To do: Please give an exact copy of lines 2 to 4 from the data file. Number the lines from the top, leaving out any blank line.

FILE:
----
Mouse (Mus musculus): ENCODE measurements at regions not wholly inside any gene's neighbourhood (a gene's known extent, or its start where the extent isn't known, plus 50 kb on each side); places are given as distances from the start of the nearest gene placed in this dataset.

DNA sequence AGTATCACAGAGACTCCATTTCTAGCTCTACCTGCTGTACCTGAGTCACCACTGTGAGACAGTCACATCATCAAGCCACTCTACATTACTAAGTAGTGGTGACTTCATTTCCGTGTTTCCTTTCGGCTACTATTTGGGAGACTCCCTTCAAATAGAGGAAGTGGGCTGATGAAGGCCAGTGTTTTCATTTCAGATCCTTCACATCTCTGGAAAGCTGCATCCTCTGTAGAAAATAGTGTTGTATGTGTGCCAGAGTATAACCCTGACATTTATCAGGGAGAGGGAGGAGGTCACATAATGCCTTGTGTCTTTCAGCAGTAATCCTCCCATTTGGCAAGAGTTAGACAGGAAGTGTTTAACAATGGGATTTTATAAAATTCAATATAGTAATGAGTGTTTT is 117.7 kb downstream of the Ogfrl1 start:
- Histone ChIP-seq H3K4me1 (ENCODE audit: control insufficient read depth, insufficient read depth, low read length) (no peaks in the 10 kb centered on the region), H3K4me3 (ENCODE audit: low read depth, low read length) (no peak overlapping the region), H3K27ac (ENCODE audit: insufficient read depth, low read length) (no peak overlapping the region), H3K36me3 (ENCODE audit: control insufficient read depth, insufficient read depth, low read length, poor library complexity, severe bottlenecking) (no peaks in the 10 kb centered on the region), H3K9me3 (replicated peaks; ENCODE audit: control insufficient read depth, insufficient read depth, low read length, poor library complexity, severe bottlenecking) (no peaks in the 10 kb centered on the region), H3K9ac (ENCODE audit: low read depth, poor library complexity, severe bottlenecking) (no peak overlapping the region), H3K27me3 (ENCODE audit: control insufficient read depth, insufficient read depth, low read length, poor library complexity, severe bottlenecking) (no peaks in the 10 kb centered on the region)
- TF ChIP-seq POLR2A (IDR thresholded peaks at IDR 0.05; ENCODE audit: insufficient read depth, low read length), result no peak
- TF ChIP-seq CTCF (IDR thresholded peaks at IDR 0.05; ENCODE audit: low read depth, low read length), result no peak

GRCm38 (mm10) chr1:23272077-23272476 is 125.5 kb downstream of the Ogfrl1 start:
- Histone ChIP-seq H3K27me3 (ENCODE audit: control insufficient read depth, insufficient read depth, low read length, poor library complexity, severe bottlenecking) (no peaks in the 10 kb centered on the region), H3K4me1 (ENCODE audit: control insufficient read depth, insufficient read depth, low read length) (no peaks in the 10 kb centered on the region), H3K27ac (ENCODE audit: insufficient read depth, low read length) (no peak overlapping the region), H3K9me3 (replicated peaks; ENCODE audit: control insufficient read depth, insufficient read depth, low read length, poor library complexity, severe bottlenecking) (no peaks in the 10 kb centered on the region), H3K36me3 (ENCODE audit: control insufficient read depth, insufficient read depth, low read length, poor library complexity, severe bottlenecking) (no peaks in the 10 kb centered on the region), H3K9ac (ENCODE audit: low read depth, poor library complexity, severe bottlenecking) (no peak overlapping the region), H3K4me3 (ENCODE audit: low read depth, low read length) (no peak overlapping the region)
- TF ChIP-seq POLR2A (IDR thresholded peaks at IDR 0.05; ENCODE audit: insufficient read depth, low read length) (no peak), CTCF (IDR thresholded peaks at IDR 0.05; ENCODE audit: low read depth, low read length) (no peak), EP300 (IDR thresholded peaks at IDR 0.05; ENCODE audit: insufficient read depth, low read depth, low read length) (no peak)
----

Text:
DNA sequence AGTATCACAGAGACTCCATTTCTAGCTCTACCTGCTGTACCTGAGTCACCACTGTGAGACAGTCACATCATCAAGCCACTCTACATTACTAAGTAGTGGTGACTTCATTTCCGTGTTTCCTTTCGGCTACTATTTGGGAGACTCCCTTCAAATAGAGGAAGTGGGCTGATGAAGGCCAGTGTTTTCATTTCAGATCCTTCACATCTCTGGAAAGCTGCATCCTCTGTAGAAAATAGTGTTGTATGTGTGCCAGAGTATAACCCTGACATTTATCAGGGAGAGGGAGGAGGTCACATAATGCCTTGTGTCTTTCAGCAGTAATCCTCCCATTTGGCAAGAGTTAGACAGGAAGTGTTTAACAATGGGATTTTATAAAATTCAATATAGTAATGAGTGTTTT is 117.7 kb downstream of the Ogfrl1 start:
- Histone ChIP-seq H3K4me1 (ENCODE audit: control insufficient read depth, insufficient read depth, low read length) (no peaks in the 10 kb centered on the region), H3K4me3 (ENCODE audit: low read depth, low read length) (no peak overlapping the region), H3K27ac (ENCODE audit: insufficient read depth, low read length) (no peak overlapping the region), H3K36me3 (ENCODE audit: control insufficient read depth, insufficient read depth, low read length, poor library complexity, severe bottlenecking) (no peaks in the 10 kb centered on the region), H3K9me3 (replicated peaks; ENCODE audit: control insufficient read depth, insufficient read depth, low read length, poor library complexity, severe bottlenecking) (no peaks in the 10 kb centered on the region), H3K9ac (ENCODE audit: low read depth, poor library complexity, severe bottlenecking) (no peak overlapping the region), H3K27me3 (ENCODE audit: control insufficient read depth, insufficient read depth, low read length, poor library complexity, severe bottlenecking) (no peaks in the 10 kb centered on the region)
- TF ChIP-seq POLR2A (IDR thresholded peaks at IDR 0.05; ENCODE audit: insufficient read depth, low read length), result no peak